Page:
Palva [8] introduced the use of bone chips and bone pate in combination with a musculo-periosteal flap to obliterate the mastoid cavity [8]. This has been recommended as a primary procedure at the time of canal wall down mastoidectomy. However, for a problematic non-healing mastoid cavity with chronic otorrhea, a secondary or revision procedure could be done.

Very few studies have been published regarding the quality of life (QOL) change due to primary or secondary mastoid obliteration. Dornhoffer et al. [9] studied the impact of the secondary mastoid obliteration on QOL using the Glasgow Benefit Inventory (GBI). The majority of their patients reported improved QOL and control of the otorrhea afterwards. However, to date, no comparison has been done on the impact on QOL between primary mastoid obliteration and secondary obliteration.

The GBI was first developed by Robinson at al. [10] to measure the change in health status due to an intervention. It is a validated, retrospective, single administration test which captures change in health status brought about by a specific event. The questionnaire was designed as an adult otorhinolaryngology (ORL) survey but has been used in other specialties [11, 12] and also in the pediatric age group [13, 14].

In otolaryngology, the GBI showed improvement in quality of life after different procedures such as intratympanic dexamethasone [15] and intratympanic gentamicin for Meniere’s Disease [16], rhinoplasty [17], endoscopic dacryocystorhinostomy (DCR) [12], and tonsillectomy [18, 19]. It also showed minimal improvement of overall health-related quality of life after septoplasty [20]. In otology and neurotology, it has been used to assess QOL in acoustic neuroma patients following microsurgery [21], after bone anchored hearing aids [13, 14, 22] and after stapes surgery [23].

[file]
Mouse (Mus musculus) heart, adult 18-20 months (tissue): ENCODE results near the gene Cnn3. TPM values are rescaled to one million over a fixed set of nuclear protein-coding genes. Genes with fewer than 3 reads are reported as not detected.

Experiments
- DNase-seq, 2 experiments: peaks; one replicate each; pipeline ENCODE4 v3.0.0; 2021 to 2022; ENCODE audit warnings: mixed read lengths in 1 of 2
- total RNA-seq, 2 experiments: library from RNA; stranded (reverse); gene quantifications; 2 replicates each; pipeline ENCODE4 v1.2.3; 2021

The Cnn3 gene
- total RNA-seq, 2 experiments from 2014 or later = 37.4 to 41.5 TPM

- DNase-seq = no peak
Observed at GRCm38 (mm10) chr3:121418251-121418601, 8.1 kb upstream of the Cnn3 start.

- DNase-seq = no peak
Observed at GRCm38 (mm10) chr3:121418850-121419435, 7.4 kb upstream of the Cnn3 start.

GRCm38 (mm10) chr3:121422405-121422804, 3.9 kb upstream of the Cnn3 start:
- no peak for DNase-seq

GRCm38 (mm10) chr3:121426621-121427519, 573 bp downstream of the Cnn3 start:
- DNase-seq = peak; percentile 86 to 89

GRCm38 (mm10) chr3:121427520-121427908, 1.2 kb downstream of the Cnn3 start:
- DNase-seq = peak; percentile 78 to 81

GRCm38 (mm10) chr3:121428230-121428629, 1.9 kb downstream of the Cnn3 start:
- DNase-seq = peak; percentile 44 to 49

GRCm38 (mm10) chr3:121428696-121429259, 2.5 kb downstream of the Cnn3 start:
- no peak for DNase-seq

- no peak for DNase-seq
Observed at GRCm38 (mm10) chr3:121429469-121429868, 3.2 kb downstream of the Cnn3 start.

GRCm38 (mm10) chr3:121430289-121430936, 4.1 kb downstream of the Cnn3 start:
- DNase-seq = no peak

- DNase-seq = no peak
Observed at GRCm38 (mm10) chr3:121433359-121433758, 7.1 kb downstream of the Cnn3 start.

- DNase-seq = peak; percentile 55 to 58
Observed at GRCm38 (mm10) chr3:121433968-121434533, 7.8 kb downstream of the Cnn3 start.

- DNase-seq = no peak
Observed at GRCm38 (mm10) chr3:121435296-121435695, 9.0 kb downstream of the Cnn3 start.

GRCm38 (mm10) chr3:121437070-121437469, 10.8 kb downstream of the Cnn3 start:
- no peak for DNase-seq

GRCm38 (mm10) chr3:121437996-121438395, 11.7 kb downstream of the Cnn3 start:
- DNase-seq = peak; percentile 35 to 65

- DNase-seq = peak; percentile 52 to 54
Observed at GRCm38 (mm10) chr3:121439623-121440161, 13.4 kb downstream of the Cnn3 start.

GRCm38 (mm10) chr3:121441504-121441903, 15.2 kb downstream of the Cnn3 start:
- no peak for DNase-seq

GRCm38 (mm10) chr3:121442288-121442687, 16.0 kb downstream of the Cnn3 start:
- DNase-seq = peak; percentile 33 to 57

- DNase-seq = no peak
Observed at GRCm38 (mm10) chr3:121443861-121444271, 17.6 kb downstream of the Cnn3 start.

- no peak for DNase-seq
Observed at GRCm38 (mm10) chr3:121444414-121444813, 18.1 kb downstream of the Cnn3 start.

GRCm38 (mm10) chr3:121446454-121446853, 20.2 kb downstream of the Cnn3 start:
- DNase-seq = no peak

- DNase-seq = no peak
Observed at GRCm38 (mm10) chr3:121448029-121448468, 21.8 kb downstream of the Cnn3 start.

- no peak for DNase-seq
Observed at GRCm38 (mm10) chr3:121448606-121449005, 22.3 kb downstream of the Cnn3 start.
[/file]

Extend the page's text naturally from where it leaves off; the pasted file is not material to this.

The aim of this study is to describe the change in health status in patients after mastoidectomy and mastoid obliteration. It also looks at the change in QOL between mastoidectomy with primary mastoid obliteration and secondary obliteration.

Methods

Patient selection

This is a retrospective QOL study. Ethics approval was obtained at University of Alberta Research Ethics Office (Pro00026634). Seventy-two patients who had undergone canal wall down mastoidectomy with mastoid obliteration using autologous cranial bone graft from 2009 till 2012 were identified as possible candidates. Patients with primary cholesteatoma who had mastoidectomy and mastoid obliteration were defined as having primary obliteration. Secondary obliterations were those with an existing canal wall down mastoidectomy who were having otorrhoea and who had revision mastoidectomy and mastoid obliteration. All patients were operated on by one tertiary otologist, therefore standardizing technique.